5% on it, I would take my 5 and be happy to get something. Right now, the
thrust is to get the deal and get the exposure, and make sure you are paid
what you deserve. You're better off having a deal at 5% with a good record
company that's going to promote you properly, and market you properly, than
to have no deal at all. And, so it's hard to say what a deal is. It's like
essentially would you take 5% from X record company, if they guarantee so
much promotion and if no one else is interested in the group, l can answer
your question. If you said to me: would you take 12% from Y record company
under any circumstances, I would probably tell you no, because I might not
take 12%; I might not take 20% under all circumstances, because the percentage
is based on how much you sell, and of I think the record on how much you
sell, and if I don't think the record company can sell any albums, what good
is it going to do me.
Q. When percentages like that are being tossed around, who really has the
power of decision?
A. It's a joint decision; it depends again on who you're dealing with.
If you make me a deal as a lawyer with an unknown group, and an unknown manager,
they look to you. If you're making a deal is a lawyer with a very prominent
manager working with you, and a prominent group, then everybody's been through
it before. Everybody knows what's fair and what's not fair. And, what makes
sense and what doesn't make sense, given the group's status and the current
economic condition. As a lawyer, I never go in and say you must take this
deal, because then what you get is them coming back to you later and saying
you made us do that. What you say is you make a recommendation, you say in
my opinion, in my knowledge of what I've done in the past, this seems like
a very good deal for you guys, and if I were you, I would take it. You weigh
it; here are
the pros of the deal, and here are the cons of the deal and here's what
could make trouble for you two years down the road, and here's what I can't
get them to put in the contract that I would like to have in. Here's what
they will put in the contract that I want in. Now you decide what you want
Q. Why would a record company try to cheat Dickey Betts out of hundreds
of thousands of dollars? If you hadn't discovered it, wouldn't someone else
A. Capricorn is a whole complicated situation. But, to try and answer your
question as best I can, I don't think you're talking about a man setting
out to say 'I think for every dollar I'm going to give Dickey, I'm supposed
to give Dickey, I'm going to keep a nickel.' What you're talking about is
contract interpretation. You had a situation where Phil Walden was the manager
and he was the record company, and there was really no lawyer involved, and
he was the only one they had to look to. And, if you and I are making a deal,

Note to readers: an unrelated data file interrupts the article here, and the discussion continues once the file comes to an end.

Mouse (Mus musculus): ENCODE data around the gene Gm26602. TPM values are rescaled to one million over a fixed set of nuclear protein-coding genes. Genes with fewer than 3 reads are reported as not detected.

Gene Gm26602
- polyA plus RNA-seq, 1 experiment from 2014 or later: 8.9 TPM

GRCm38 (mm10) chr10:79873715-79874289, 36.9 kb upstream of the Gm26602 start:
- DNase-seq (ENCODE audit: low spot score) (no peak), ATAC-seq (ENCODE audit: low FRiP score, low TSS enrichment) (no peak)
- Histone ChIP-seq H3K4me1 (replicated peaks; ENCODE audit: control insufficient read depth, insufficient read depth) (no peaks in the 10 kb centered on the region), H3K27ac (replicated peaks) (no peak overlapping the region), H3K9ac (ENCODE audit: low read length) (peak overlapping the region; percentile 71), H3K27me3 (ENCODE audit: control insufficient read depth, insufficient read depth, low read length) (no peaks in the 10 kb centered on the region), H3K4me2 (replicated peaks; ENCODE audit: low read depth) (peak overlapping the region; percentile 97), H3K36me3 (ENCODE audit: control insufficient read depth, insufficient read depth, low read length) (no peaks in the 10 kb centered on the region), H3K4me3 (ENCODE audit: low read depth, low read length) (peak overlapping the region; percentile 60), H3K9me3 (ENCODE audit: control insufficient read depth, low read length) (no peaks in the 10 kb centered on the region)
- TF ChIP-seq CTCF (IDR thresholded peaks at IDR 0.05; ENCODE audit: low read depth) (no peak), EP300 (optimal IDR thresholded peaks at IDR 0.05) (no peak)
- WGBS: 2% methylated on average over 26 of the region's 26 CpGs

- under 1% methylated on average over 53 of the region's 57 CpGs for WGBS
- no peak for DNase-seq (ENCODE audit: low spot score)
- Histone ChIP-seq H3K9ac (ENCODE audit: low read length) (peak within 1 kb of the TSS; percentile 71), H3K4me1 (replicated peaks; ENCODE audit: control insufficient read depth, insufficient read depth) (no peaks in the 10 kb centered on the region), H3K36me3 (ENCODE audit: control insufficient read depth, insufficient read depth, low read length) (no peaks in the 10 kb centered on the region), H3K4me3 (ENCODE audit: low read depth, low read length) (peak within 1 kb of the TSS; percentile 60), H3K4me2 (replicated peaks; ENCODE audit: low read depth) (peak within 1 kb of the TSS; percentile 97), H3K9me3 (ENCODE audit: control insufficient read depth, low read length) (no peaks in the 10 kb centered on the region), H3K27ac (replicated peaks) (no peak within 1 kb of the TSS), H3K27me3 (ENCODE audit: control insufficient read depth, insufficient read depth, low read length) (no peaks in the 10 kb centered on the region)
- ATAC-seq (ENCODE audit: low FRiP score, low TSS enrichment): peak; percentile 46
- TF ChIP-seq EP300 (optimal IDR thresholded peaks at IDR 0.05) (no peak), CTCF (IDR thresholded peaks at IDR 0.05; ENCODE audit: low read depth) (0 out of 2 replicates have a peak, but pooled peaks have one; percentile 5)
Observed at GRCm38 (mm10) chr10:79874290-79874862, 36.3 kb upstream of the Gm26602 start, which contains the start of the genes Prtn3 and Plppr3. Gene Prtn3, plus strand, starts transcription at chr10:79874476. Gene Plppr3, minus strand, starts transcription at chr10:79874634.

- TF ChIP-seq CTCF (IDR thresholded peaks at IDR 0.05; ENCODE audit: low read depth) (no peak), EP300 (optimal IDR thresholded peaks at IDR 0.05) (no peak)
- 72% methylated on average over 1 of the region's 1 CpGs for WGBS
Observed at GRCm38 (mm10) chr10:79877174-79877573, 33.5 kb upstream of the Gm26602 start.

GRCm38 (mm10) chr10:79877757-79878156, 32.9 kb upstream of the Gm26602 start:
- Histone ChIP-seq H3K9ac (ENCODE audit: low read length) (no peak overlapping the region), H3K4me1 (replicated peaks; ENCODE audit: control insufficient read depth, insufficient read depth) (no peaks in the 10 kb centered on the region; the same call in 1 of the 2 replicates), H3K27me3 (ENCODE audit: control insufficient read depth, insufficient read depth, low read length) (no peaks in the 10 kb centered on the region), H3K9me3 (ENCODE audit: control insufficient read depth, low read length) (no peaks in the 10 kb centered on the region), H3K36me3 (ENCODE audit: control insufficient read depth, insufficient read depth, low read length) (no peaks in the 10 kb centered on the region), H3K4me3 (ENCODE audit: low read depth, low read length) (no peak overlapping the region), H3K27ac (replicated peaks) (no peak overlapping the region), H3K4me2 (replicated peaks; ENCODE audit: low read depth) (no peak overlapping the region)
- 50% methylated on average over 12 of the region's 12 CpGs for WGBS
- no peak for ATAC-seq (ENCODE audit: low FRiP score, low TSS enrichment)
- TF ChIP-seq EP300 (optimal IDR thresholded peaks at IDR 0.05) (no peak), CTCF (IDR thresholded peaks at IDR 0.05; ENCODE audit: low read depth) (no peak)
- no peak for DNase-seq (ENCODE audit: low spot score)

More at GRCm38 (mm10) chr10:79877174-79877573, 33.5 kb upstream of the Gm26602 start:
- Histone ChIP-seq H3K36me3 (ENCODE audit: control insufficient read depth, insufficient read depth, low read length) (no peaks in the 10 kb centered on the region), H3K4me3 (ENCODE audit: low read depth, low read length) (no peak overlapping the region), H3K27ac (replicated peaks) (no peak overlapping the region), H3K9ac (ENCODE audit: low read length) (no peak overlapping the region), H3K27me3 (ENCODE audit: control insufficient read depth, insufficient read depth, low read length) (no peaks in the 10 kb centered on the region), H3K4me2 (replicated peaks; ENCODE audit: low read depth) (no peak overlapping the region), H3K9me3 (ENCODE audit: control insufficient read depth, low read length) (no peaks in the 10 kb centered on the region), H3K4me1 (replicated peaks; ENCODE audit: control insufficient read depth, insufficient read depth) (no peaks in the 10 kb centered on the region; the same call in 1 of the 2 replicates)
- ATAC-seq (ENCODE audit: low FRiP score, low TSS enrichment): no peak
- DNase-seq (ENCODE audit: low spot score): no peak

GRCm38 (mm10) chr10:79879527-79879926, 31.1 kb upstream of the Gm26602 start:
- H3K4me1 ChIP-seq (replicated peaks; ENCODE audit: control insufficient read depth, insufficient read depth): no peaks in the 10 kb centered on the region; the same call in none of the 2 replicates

and I say to you, what do you think it means, you'll tell me what it means
based on what's good for you. If you say what does it mean to me, I'll tell
you what's good for me. So when there's nobody on the other side, if I'm
making a deal for myself, I'm gonna tell you what's good for me. The interpretation
that Capricorn put on the contract benefited Capricorn. There was no one
in there saying this could be the Allman Brothers interpretation, until we
came in and said you got the wrong interpretation.
Q. Are you making video deals?
A. When they come to me I do them.
Q. The big controversy today is who owns the video, the record company
putting up the money to film them or the artist who appears in them. Do you
have any thoughts on that?
A. It's a function of contract. If you agree and you're with a record company,
and you have a clause in your contract that they pay for the videos, then
they own them. And that's what the case is.
Q. The artists are concerned over the length of time the record company
can use the video without paying any money to them.
A. Well, you're talking about them showing it without paying royalties.
You're talking about the situation of whether it's a promotional clip or
whether it's something they're making money on. That's a whole different
Q. Is that the issue at MTV?
Q. Why do groups destroy hotel rooms...for publicity?
A. What's happening at MTV to the best of my knowledge, I don't work for
MTV, nor do I have anything on MTV at the moment. I haven't done any deals
with them. I know a lot of the people there. MTV is asking the record companies
to supply them with videos in the same way that they supply radio stations
with records, and that they should be able to play the videos on the air
and consequently they'll promote the artist. That's the way radio looks at
it. And they shouldn't have to pay for the videos if they're doing the record
A. Smashing up a hotel room has gotten to the point where it's old hat.
That it's been done so many times by so many bands, that 99 times out of hundred,
no one makes page one out of it. It used to be funny in the old days, when
they'd ride motorcycles through the hotels and things like that. But now, smashing
up a hotel room is no big deal. Generally, it doesn't make the papers or even
the police report. They're just generally billed for it. If they leave without
paying for it, then it'll get sent to whoever booked the room. I would imagine
that if a group smashed up a room, they smashed up a room they smashed up the
room for either anger, frustration or the sheer joy of it. I really don't know.
That's one reason I don't manage any more. I don't want to deal with that.